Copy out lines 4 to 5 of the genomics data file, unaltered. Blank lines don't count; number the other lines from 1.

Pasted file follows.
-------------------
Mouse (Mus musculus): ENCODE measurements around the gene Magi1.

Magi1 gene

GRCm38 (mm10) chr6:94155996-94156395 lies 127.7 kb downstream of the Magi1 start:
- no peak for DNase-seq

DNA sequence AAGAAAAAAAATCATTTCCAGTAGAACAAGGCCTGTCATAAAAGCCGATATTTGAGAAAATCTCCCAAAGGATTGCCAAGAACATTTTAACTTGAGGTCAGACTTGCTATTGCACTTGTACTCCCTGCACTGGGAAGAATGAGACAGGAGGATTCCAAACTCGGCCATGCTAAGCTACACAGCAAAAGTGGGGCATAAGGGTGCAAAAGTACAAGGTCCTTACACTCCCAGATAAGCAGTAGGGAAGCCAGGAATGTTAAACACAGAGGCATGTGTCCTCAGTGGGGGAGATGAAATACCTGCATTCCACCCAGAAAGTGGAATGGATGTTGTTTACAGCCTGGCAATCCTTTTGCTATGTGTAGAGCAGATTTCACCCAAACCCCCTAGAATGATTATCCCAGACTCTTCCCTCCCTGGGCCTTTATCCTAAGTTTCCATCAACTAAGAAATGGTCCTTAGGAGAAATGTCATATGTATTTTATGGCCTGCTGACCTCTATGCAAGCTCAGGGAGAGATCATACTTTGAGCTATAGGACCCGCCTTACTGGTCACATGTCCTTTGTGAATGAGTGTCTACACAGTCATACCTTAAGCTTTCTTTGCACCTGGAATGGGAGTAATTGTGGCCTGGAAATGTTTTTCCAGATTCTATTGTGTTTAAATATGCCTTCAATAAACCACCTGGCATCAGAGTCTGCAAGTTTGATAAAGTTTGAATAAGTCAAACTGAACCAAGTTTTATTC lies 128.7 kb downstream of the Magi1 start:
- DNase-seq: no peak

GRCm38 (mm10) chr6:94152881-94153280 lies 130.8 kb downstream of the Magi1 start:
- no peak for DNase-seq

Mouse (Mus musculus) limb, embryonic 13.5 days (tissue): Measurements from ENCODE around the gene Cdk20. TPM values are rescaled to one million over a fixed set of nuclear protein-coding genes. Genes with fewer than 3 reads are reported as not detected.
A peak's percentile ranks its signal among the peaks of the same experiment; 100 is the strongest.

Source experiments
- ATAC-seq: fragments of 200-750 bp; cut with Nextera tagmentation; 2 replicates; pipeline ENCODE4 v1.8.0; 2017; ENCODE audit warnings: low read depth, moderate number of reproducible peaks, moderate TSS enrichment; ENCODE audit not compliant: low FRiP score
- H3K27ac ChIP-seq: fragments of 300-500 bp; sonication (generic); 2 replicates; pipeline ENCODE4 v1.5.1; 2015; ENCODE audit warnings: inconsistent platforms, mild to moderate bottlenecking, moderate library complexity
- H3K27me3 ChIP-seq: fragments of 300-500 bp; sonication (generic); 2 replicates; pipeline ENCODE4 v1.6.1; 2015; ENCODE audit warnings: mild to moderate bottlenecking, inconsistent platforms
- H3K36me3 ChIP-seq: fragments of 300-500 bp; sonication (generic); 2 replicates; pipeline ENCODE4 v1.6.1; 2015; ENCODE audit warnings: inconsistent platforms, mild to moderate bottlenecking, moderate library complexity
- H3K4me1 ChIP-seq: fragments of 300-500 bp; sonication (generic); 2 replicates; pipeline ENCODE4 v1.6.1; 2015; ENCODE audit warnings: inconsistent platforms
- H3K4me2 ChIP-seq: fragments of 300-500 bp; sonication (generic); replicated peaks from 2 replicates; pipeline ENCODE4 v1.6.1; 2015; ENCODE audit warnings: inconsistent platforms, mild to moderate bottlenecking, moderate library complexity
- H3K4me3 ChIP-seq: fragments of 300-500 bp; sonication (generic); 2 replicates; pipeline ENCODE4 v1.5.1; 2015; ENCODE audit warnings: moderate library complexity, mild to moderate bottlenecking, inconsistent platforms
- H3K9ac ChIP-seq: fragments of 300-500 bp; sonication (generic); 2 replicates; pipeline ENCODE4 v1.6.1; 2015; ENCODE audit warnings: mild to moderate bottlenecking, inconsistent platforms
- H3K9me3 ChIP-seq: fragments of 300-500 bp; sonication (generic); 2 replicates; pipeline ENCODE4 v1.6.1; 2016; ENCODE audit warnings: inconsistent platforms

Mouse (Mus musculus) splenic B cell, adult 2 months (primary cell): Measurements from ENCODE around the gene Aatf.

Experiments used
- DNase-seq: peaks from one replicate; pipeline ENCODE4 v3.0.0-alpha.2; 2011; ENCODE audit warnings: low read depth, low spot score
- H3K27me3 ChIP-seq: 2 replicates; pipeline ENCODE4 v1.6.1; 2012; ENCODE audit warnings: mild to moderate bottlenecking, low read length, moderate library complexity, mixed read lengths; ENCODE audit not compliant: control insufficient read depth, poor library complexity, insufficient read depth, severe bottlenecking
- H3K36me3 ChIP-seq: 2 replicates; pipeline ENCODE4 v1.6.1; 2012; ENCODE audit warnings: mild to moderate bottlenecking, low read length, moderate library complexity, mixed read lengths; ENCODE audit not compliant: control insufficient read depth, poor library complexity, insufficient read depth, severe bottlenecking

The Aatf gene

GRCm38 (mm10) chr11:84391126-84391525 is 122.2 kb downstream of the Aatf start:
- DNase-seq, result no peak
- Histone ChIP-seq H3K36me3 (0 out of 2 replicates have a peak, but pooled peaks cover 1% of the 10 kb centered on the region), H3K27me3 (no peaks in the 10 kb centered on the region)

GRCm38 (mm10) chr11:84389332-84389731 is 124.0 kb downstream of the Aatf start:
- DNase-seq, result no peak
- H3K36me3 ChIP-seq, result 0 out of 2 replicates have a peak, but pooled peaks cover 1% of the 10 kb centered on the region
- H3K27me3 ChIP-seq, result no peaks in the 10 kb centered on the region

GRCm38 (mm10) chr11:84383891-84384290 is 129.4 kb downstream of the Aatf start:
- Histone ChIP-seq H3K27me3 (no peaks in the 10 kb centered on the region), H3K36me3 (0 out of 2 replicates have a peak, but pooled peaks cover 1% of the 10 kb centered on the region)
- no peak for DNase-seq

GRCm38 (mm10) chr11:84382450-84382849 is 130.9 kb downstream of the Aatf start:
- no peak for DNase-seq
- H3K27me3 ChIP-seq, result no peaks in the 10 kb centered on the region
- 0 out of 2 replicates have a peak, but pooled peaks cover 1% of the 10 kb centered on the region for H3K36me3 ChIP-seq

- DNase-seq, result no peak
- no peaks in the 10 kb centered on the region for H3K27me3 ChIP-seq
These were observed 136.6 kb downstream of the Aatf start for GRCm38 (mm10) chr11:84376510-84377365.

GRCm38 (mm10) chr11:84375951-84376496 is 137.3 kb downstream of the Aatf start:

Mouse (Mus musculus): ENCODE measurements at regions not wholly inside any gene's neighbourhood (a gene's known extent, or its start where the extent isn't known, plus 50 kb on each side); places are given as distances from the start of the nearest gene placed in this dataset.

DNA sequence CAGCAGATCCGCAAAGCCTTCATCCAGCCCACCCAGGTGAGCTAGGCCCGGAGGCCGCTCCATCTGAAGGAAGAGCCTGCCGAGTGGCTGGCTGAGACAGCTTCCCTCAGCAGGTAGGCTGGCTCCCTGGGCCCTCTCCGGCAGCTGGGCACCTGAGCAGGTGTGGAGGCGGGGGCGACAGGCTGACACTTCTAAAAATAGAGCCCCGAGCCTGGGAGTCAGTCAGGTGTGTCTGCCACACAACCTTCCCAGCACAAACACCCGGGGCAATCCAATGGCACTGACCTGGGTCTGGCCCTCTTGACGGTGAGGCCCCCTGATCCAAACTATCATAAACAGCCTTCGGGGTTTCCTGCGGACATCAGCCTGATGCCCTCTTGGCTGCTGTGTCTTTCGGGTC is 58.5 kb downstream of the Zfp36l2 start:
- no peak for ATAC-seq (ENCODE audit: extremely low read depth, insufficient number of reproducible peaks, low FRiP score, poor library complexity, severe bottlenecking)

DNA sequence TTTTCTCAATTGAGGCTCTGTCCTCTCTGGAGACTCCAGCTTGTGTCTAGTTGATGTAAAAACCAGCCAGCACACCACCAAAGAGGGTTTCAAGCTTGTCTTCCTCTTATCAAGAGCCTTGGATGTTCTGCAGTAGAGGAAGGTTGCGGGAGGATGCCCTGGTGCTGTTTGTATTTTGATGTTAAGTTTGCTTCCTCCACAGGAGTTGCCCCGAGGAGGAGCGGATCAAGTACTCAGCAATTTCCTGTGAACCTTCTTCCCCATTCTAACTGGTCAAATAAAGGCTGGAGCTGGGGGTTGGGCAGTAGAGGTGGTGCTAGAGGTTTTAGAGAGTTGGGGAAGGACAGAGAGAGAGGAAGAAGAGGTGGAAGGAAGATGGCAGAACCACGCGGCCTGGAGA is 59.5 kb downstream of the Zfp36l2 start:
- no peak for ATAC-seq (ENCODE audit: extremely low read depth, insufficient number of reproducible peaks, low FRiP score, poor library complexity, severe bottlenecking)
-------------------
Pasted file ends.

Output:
- no peak for DNase-seq

DNA sequence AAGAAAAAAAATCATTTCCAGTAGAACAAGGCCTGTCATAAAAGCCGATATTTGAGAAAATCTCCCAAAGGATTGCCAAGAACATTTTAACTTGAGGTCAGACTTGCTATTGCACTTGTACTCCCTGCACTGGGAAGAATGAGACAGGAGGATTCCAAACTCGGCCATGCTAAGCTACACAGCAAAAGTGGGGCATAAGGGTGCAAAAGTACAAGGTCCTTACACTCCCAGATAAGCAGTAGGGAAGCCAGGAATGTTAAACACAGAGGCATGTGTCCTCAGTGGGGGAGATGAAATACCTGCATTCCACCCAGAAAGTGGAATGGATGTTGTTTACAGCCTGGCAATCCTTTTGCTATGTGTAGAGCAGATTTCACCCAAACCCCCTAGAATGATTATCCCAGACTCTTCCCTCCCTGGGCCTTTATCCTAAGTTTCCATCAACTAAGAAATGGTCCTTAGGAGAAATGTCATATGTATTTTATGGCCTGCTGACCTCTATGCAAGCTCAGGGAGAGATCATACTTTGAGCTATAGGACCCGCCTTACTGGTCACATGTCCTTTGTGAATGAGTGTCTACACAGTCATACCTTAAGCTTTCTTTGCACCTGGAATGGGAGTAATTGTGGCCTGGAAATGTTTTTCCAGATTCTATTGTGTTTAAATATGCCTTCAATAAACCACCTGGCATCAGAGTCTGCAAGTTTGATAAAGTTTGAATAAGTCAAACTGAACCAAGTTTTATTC lies 128.7 kb downstream of the Magi1 start: